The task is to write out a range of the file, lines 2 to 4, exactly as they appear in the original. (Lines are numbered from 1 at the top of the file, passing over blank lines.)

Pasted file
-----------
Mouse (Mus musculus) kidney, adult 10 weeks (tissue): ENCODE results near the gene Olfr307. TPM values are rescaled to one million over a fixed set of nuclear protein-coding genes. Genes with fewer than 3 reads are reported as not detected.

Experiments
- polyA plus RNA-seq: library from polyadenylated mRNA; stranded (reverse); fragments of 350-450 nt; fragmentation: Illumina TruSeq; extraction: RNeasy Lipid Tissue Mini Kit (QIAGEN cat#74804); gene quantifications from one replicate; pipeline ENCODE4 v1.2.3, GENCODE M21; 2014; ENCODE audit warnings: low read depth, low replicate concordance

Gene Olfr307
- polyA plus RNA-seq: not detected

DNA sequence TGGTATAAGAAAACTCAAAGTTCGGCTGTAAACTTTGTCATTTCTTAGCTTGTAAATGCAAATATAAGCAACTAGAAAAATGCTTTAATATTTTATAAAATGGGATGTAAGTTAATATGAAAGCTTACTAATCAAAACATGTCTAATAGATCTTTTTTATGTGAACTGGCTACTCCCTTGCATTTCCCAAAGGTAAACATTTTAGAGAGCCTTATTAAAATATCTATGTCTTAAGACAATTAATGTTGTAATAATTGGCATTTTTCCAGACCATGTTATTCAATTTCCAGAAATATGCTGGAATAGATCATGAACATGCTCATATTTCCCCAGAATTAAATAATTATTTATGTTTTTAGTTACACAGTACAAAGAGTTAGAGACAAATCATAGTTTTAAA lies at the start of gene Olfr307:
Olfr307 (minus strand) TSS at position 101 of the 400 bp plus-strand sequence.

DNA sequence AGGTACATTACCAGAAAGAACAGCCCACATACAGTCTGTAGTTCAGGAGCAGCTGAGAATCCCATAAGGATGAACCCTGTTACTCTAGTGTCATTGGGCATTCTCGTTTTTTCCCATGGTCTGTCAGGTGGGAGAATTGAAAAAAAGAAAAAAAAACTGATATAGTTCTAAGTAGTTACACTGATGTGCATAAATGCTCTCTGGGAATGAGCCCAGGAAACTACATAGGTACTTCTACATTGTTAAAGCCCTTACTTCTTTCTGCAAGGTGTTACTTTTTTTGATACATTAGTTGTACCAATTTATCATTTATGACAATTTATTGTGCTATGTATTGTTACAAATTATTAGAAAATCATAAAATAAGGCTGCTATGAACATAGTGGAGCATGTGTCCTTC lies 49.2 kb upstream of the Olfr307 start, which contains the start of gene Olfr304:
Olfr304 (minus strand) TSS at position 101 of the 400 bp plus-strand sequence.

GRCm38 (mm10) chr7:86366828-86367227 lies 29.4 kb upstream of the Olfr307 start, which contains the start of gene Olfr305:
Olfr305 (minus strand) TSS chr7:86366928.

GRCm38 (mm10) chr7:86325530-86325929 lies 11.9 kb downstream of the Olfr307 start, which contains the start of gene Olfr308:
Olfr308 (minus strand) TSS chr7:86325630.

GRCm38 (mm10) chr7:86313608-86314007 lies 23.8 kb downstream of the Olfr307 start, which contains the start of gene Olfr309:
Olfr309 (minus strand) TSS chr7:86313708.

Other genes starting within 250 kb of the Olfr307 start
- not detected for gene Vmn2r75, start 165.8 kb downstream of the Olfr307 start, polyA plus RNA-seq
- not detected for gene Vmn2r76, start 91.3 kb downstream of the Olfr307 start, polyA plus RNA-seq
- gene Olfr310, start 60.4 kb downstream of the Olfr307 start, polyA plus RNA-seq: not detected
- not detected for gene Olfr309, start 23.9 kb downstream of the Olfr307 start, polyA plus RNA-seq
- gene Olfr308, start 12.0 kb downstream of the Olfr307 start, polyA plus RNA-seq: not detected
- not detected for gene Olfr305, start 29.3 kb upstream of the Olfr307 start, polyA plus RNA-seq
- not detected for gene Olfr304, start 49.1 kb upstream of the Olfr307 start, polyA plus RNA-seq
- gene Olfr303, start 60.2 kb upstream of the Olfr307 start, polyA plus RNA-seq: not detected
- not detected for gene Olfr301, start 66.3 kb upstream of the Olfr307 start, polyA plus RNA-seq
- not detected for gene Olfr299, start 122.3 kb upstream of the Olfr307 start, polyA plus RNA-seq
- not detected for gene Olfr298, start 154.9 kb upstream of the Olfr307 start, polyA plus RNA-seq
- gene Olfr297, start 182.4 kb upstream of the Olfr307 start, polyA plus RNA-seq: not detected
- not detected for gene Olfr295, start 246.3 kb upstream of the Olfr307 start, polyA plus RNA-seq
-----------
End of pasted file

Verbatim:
Experiments
- polyA plus RNA-seq: library from polyadenylated mRNA; stranded (reverse); fragments of 350-450 nt; fragmentation: Illumina TruSeq; extraction: RNeasy Lipid Tissue Mini Kit (QIAGEN cat#74804); gene quantifications from one replicate; pipeline ENCODE4 v1.2.3, GENCODE M21; 2014; ENCODE audit warnings: low read depth, low replicate concordance

Gene Olfr307